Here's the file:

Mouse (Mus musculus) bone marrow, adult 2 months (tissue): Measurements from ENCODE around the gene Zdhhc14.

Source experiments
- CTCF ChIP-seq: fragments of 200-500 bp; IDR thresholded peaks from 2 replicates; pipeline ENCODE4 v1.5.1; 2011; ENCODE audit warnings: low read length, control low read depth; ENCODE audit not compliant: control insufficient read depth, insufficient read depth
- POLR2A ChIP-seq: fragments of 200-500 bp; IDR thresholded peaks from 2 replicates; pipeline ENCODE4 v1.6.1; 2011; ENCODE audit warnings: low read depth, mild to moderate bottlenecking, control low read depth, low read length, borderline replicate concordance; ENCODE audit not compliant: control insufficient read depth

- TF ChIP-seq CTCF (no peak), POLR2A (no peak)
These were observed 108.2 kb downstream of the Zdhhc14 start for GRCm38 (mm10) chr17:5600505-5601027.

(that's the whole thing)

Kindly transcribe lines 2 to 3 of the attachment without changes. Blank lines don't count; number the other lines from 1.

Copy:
Source experiments
- CTCF ChIP-seq: fragments of 200-500 bp; IDR thresholded peaks from 2 replicates; pipeline ENCODE4 v1.5.1; 2011; ENCODE audit warnings: low read length, control low read depth; ENCODE audit not compliant: control insufficient read depth, insufficient read depth